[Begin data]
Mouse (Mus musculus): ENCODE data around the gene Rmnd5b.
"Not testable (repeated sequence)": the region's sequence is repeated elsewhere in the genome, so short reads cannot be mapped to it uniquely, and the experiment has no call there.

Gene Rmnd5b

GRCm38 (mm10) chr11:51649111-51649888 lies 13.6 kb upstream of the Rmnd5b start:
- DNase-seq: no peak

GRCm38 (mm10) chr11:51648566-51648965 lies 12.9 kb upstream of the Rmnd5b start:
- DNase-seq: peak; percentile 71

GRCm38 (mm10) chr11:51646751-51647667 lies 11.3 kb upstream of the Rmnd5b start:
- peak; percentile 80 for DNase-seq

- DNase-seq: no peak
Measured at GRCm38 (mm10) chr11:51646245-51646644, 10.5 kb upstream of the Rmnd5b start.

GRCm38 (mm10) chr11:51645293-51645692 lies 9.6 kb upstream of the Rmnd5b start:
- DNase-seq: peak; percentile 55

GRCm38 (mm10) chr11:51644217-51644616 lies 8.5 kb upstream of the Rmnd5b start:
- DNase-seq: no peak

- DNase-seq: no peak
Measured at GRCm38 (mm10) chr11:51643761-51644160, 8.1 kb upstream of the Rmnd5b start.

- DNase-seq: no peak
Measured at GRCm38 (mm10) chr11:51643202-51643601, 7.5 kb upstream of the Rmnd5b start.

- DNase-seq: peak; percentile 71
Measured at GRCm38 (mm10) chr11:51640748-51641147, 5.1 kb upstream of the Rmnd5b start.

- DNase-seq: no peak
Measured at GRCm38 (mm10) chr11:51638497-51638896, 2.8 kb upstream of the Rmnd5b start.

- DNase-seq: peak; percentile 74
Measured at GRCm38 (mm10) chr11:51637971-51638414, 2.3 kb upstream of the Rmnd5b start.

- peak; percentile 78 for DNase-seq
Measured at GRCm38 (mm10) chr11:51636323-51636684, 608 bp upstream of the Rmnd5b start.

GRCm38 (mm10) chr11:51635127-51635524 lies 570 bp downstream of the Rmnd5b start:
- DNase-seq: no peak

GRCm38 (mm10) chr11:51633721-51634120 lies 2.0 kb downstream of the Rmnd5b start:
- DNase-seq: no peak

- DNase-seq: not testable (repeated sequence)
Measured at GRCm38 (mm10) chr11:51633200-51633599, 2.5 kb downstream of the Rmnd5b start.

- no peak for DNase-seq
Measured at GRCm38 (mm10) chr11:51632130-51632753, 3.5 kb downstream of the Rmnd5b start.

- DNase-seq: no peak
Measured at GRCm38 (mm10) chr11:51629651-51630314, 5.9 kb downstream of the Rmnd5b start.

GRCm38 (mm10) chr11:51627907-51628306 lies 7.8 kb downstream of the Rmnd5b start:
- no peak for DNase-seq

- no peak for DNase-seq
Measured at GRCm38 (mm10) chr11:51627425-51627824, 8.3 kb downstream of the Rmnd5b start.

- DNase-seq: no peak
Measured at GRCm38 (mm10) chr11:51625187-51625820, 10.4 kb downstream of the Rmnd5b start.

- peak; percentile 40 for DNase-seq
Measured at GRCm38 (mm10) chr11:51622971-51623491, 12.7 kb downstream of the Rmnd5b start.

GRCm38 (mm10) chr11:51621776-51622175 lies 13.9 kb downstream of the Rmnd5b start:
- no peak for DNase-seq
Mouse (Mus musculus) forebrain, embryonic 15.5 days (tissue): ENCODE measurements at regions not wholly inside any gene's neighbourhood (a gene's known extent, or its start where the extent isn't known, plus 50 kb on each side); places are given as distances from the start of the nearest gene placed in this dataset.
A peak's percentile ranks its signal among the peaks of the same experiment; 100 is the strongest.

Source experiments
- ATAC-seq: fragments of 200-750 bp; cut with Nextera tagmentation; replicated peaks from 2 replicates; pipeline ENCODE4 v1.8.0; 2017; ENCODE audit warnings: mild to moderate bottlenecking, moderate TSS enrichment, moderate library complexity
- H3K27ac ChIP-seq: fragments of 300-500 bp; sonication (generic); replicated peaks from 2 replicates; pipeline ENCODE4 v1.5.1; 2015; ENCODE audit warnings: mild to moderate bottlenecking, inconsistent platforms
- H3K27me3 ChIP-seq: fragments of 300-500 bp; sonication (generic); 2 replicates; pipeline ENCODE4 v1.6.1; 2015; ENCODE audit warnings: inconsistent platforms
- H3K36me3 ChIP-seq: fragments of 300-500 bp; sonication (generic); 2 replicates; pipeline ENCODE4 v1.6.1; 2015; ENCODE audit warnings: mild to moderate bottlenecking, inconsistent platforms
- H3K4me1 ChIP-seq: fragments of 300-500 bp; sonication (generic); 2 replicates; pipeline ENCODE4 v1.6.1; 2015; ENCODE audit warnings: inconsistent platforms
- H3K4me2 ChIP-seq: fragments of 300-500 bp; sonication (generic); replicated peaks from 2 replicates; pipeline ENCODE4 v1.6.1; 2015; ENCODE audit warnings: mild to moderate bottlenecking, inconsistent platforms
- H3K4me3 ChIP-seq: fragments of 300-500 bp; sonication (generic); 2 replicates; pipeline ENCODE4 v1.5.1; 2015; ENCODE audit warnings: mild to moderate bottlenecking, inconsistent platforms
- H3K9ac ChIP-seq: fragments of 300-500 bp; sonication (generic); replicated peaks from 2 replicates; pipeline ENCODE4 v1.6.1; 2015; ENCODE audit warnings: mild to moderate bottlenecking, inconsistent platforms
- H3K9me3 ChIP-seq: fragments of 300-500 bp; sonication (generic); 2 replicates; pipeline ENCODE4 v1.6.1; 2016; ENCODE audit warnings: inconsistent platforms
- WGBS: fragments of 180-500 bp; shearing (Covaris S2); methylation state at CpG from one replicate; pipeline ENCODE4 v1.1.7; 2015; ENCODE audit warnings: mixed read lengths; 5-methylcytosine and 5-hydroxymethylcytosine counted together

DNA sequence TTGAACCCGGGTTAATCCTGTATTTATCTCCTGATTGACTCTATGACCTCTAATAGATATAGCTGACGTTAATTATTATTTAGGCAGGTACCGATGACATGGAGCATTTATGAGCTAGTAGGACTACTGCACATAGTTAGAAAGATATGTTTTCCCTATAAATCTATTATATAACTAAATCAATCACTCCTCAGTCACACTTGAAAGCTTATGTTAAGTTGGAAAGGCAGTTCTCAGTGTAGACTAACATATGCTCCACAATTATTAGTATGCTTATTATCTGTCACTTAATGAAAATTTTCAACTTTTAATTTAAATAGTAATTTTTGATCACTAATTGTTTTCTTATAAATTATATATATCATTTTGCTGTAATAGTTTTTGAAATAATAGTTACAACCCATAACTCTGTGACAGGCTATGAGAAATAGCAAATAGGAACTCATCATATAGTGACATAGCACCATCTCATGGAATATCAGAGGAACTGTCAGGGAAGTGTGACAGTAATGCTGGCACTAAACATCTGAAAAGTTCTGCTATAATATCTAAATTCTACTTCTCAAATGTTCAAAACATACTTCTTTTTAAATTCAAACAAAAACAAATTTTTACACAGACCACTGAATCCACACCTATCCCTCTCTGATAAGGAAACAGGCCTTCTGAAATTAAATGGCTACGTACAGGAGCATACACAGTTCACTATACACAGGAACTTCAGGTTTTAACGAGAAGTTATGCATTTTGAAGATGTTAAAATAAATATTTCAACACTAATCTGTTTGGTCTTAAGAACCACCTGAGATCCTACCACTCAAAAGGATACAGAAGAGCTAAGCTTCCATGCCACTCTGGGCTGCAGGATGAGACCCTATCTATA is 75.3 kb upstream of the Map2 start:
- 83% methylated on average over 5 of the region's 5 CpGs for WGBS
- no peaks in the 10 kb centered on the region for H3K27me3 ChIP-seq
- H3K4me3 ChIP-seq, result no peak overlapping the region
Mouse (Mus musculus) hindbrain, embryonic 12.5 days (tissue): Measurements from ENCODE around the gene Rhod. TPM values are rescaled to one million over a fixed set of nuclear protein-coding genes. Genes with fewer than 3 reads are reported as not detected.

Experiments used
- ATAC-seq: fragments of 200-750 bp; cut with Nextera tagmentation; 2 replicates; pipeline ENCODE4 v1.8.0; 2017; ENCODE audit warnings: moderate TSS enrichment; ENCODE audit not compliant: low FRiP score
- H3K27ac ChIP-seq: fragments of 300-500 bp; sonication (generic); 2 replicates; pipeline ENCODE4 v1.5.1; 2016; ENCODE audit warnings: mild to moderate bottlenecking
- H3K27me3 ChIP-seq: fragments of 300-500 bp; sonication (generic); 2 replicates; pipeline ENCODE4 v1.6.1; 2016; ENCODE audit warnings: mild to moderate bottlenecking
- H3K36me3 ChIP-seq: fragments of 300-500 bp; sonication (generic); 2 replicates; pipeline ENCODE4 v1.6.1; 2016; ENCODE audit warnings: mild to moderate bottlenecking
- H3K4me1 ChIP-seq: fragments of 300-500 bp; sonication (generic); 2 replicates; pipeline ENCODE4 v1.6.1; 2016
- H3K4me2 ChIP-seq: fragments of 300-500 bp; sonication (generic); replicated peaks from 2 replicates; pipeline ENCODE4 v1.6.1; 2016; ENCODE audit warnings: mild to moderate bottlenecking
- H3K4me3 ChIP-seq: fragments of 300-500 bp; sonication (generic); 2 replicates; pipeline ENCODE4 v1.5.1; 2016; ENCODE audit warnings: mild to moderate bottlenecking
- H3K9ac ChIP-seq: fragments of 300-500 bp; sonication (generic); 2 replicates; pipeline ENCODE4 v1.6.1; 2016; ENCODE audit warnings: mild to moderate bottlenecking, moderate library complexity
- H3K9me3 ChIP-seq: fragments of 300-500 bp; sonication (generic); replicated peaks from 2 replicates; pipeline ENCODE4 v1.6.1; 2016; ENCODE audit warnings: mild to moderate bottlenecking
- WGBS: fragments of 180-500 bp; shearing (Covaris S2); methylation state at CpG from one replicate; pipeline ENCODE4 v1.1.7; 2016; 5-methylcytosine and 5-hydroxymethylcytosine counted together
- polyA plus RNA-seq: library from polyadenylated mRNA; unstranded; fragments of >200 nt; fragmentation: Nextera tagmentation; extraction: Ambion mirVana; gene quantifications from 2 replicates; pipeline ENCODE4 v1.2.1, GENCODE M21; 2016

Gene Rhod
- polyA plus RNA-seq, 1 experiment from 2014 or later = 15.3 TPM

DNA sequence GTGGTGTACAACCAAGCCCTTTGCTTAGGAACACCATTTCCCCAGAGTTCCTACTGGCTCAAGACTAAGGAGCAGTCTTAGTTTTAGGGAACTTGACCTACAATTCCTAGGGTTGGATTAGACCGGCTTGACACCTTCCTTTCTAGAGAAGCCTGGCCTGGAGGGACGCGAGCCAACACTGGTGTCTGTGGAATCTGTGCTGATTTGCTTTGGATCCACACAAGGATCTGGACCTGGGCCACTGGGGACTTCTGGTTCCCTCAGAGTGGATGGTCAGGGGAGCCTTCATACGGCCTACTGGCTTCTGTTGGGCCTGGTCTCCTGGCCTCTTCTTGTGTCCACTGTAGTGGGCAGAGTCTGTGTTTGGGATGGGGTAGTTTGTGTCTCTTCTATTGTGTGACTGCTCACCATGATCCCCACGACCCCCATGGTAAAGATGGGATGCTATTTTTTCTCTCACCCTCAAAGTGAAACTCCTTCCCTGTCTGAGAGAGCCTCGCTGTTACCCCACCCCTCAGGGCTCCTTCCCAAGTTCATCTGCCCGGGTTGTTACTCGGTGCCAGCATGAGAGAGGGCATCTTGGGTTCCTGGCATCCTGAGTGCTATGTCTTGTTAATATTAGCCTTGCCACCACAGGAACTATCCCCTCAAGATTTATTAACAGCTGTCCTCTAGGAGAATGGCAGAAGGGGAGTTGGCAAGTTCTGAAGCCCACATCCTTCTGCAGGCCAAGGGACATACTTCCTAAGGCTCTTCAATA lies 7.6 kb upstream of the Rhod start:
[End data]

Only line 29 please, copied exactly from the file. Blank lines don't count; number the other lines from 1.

- DNase-seq: no peak